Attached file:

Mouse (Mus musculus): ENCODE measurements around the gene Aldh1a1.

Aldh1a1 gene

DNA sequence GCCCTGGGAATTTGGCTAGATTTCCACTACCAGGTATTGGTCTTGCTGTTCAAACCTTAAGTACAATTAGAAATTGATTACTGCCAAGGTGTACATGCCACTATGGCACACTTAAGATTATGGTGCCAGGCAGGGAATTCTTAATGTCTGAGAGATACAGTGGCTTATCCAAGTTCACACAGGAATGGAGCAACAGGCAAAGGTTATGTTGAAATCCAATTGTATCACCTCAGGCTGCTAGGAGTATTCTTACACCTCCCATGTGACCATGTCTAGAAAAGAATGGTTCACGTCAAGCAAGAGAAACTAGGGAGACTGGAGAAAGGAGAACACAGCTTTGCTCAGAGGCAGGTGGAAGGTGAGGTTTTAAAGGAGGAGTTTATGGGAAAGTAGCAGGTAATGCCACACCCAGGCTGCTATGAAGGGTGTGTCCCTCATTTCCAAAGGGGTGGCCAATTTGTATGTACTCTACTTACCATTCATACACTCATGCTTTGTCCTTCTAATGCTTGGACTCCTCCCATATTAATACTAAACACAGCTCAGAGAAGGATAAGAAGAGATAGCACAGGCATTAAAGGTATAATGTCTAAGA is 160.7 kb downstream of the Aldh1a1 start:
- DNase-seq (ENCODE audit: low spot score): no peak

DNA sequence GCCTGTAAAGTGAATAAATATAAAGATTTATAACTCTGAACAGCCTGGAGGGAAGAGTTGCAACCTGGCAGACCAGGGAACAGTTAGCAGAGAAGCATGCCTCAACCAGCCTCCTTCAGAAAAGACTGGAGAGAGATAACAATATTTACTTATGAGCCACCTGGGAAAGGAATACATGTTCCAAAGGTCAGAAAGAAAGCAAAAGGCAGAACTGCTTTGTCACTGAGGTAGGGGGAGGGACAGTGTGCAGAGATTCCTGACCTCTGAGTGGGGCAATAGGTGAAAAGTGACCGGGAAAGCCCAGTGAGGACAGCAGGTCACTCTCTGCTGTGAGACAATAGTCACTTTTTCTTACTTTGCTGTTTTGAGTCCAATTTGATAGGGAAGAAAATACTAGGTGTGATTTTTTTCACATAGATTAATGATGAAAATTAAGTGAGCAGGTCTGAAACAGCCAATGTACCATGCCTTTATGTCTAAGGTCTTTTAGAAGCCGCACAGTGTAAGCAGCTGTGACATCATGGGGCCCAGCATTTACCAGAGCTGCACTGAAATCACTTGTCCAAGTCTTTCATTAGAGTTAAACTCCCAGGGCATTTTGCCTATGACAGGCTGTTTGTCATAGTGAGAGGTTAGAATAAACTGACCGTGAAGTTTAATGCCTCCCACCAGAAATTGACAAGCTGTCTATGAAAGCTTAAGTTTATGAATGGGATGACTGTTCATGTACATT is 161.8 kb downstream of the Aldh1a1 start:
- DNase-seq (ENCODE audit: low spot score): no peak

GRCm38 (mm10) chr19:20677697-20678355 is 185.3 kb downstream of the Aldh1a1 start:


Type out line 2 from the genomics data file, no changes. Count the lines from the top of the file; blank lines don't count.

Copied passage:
Aldh1a1 gene